Tag Archives: educational technology

Jumping In First

 

A common thing I hear in regards to technology and our understanding of it goes along the lines of, “Kids are amazing…we can just learn it from them!”

Although I really believe in the power of learning with our students and that in the area of technology, I wonder sometimes if we use that thinking as an excuse to get out of learning.

Let me explain…

The ability for us to connect and learn from a vast amount of information in a highly networked world is daunting for most, including our students.  Navigating some of these murky waters, can be extremely complicated.  Because of that, I think this is all the more reason that we have to jump in ourselves and learn so we can help guide our students through these networks.  SImply saying, “I am going to learn from our kids”, leaves us often waiting for those moments and we could possibly miss out on many opportunities that we could have created for our students.  Sometimes we “don’t know what we don’t know”, and when we wait for our students to “teach us”, we might miss out on what we can show them as well.

Do I think that we can learn from kids? Absolutely.  I highly encourage it as it empowers our students to act as both teachers and learners.

Is it possible for us to know about all of the technology out there? Not a chance.  Even the most tech savvy educators in the world will not know every facet of technology.  There is just too much stuff.

But for us to simply wait for our kids to teach us, we could miss so many amazing opportunities that we could have helped create in our school if we would have jumped into those waters on our own first.

Transformative to everyone?

If you are in the educational technology field, you have probably heard about the “SAMR Model” and “TPACK” as ways to implement technology in powerful ways in our classrooms.  Many of these models (and others) say something similar; how are we using technology in ways that we couldn’t do before?   For example, should we use technology to write notes (which we could do with a pen) or are we going to use something like blogs so that students can connect with the world? Technology is transformational and the opportunities that exist today in schools are pretty amazing and these “models” encourage teachers to take advantage of that.  This is a good thing.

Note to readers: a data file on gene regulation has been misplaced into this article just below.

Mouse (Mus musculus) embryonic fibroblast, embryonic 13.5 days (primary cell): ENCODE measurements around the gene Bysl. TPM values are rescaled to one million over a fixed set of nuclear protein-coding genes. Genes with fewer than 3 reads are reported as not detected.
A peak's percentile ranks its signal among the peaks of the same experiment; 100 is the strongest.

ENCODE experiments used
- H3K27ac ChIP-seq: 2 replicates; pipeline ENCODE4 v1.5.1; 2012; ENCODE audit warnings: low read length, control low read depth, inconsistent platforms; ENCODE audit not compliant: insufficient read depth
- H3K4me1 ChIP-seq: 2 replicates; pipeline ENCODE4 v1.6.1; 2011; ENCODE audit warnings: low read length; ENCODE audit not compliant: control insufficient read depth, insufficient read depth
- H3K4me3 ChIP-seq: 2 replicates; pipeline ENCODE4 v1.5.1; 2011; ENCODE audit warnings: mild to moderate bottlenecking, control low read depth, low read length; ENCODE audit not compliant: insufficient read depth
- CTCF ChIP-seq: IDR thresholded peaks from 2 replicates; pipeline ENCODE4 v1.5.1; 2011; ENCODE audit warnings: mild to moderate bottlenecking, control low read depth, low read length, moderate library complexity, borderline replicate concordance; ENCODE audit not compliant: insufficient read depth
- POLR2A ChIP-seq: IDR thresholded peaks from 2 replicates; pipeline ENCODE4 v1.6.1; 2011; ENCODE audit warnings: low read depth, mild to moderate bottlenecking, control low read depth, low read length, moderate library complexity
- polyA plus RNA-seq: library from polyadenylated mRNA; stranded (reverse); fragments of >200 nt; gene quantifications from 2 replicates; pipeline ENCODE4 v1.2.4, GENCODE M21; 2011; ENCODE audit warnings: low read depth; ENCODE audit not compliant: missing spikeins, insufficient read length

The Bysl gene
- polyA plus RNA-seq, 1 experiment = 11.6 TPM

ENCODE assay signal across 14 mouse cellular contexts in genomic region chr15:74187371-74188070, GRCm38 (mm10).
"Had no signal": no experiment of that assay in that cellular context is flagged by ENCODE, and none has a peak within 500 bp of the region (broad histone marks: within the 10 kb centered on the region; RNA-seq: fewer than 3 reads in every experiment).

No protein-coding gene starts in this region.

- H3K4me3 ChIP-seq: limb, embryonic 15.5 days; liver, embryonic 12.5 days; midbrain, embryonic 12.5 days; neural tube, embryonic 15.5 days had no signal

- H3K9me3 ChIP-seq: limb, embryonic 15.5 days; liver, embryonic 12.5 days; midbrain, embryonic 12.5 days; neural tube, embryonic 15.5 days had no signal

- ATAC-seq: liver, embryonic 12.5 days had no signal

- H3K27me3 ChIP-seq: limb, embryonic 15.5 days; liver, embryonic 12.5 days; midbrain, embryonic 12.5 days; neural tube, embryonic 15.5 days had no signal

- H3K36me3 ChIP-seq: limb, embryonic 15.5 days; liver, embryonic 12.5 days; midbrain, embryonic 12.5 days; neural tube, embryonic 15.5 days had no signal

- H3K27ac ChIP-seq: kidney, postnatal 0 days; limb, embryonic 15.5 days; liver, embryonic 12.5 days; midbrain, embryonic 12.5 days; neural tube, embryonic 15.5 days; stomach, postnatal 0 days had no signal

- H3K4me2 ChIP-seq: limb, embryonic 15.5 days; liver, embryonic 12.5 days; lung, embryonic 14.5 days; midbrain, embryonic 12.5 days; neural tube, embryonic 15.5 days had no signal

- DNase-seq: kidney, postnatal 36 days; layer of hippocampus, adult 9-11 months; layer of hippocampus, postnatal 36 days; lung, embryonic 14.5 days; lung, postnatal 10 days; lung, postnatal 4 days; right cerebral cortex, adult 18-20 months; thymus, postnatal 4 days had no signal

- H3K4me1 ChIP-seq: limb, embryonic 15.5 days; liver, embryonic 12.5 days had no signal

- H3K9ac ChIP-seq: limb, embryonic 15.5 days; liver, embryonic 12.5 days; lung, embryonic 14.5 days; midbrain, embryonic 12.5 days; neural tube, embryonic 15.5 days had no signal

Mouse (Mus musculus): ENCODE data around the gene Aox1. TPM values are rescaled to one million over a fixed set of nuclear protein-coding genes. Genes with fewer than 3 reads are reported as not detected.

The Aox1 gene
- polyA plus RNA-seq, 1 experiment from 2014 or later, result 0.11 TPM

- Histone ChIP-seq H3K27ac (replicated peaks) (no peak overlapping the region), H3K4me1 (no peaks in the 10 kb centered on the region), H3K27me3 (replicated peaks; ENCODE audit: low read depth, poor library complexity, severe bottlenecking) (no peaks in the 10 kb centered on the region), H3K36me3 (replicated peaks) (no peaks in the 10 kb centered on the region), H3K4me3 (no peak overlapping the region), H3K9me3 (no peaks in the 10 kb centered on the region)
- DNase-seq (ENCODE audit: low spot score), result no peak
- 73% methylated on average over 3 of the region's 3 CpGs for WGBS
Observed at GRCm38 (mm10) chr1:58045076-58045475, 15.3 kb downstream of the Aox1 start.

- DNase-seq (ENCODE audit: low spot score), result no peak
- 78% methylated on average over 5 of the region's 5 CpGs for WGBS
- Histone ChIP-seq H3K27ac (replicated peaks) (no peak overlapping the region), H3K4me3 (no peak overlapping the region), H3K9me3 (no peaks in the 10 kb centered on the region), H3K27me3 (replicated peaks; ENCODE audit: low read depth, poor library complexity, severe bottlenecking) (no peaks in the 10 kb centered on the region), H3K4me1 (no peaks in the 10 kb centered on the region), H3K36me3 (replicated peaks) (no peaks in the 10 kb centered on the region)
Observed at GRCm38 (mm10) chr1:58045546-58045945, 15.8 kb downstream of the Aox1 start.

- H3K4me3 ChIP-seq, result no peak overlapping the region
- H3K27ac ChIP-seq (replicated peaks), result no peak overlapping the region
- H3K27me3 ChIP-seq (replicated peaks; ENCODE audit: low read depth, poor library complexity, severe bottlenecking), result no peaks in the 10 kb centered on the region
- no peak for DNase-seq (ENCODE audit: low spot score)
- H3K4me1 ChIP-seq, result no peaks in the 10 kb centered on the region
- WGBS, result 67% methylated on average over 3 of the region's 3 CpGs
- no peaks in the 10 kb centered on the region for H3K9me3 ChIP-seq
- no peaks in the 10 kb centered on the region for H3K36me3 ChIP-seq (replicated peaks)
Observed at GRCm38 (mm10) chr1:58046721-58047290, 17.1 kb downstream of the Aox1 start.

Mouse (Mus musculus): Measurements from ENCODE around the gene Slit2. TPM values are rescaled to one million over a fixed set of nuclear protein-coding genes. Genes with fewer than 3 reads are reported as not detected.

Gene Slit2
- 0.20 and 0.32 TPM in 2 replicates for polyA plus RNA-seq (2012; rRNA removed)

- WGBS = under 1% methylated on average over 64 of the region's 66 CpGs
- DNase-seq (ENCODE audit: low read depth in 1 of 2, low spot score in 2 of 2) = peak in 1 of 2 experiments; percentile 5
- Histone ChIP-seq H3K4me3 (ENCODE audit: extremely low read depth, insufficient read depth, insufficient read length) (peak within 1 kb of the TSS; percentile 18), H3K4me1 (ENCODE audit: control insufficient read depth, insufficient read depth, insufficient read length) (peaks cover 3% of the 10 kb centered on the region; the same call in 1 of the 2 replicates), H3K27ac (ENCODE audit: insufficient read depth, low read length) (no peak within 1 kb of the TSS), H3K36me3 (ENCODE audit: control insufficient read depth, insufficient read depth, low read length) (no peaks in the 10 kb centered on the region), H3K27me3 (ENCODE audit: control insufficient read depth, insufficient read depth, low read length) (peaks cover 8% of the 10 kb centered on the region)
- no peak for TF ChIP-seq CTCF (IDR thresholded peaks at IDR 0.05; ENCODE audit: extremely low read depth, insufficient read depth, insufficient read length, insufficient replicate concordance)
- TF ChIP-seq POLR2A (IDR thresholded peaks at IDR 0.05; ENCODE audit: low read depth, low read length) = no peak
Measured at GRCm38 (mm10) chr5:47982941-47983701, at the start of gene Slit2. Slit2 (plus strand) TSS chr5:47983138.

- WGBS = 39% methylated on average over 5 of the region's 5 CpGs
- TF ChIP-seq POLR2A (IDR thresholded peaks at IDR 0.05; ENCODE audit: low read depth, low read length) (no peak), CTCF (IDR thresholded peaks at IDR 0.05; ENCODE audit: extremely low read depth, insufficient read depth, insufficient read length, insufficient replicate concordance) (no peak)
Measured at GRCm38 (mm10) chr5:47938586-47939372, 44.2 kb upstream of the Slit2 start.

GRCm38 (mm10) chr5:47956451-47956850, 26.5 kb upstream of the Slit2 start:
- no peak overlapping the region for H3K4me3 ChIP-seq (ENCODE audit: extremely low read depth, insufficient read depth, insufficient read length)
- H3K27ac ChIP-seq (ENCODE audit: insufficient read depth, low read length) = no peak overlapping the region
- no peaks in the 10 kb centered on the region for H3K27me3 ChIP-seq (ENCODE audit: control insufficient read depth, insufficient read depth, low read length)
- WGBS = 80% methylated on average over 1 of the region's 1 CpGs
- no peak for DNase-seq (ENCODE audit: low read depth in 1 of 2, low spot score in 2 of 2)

So when we talk about things like “differentiation” and “inclusion”, how does this apply?  Well if we are expecting all students to do the same “transformative” thing, it feels like we are still expecting all kids to do the same thing.

Maybe instead of asking, “what does the technology allow us to do now, that we couldn’t do before”, maybe we should ask, “what does the technology allow the student to do now that they couldn’t do before”?  The ability to write notes on a document  might not be transformative to all of us, but to the student who does not have the same ability to write using a piece of paper that others might have, this (what many would consider simple) use of technology may be transformative to that student.  In our race to put everything in education into a neat acronym, we often give standardized solutions for individual people.

Perhaps we should step back and see that what technology provides is often the ability for a teacher to help make learning very personal  for our kids and create opportunities that didn’t exist before (for them).  Every standardized solution often seems to reduce our kids to a name on a piece of paper or simply a number, when they deserve so much more than that.